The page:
From the Academic Success Center’s February Newsletter

Motivating Students

As the activity grew more complex, his determination increased! When I suggested giving him some assistance, he proclaimed, “No, that would not challenge my brain!” He proceeded to complete the task and said, “I am ready for another challenge!” My heart and face smiled. The transformation from frustration and fear of failure to confidence and a willingness to take risk had happened.

However, the first time I presented him with a challenge, tears filled his eyes. Over the last few months the focus has been on developing his processing, comprehension, attention, memory, thinking, and problem solving abilities through one on one brain enhancing exercises and games.

Why do some students reach their full potential and others do not? Most parents and teachers will tell you the difference is motivation. But what kind of motivation?

Recent studies suggest that children and adults who have internal motivation understand the joy that comes from learning and see mental and physical activity as their own reward. Their achievement scores and performance exceed their peers and their perceived abilities. The difference is not superior intelligence but superior cognitive abilities. They are also surrounded with teachers, parents, and even peers who encourage them to stop and think about the process rather than the product alone.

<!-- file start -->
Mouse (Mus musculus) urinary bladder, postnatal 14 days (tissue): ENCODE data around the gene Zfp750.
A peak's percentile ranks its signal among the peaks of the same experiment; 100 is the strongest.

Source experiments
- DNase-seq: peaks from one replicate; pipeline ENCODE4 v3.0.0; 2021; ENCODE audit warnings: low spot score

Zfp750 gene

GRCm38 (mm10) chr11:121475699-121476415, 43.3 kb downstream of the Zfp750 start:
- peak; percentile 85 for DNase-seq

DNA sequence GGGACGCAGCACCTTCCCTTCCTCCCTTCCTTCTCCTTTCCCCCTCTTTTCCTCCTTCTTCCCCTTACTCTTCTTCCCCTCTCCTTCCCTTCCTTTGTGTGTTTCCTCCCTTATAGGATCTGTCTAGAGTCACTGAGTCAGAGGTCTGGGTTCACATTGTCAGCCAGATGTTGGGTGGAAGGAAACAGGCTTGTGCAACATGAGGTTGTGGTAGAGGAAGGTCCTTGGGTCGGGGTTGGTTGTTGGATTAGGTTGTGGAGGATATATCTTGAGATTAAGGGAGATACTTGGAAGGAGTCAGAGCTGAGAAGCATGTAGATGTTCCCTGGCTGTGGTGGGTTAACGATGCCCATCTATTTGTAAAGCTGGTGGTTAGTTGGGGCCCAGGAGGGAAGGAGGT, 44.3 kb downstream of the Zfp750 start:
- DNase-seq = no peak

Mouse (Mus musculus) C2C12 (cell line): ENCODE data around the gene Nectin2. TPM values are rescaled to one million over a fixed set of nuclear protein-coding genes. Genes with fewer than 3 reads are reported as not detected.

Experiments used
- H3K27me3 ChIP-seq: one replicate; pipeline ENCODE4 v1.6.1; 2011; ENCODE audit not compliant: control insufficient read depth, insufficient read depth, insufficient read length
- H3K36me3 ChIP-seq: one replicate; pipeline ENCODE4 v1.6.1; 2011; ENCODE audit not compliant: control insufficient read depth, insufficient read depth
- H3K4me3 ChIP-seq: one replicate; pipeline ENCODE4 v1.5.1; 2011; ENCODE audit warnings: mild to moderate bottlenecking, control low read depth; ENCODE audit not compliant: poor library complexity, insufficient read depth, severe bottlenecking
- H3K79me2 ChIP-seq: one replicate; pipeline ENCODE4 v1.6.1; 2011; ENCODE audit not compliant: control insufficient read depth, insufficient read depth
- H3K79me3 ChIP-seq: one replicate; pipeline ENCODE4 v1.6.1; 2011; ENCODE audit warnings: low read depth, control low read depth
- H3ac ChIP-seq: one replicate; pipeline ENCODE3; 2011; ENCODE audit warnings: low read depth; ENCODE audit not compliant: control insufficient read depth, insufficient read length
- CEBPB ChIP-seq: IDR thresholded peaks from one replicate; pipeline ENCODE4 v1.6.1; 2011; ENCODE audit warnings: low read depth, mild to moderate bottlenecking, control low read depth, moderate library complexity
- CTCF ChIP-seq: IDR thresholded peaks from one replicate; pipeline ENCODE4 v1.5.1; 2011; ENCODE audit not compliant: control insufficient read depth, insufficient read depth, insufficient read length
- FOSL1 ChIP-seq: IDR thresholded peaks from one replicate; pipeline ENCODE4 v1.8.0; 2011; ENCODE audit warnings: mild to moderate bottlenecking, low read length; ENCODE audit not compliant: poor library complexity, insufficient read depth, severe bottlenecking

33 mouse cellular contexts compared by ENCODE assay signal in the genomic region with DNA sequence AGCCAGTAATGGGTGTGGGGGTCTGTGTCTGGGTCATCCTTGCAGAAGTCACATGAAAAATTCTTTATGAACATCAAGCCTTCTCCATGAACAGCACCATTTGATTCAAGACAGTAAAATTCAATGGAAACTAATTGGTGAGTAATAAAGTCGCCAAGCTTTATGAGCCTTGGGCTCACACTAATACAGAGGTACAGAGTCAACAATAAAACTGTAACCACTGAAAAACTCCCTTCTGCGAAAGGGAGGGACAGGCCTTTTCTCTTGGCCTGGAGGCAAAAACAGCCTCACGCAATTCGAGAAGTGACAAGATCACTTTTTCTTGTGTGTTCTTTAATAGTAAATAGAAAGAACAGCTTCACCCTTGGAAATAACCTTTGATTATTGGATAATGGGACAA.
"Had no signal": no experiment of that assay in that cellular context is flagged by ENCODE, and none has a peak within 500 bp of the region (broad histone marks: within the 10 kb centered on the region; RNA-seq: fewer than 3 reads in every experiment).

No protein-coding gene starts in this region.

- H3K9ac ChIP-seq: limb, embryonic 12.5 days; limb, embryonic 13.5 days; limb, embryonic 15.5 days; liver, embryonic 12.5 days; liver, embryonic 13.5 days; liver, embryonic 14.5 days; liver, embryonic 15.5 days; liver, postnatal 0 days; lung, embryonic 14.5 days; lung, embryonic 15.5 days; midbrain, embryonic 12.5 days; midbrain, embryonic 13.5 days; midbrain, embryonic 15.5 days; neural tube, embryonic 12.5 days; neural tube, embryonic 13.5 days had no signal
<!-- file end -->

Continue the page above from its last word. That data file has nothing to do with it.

These students are not afraid to take chances, try new experiences, and do not avoid situations in which any chance of failure may exist. But can this be developed? Yes, I see it every day.

Please contact me if you are interested in learning more about helping your students develop their internal motivation and embrace challenges.

* Stress, depression, and anxiety can be underlying factors which can greatly impact academic and personal achievement. They can be the result or the cause.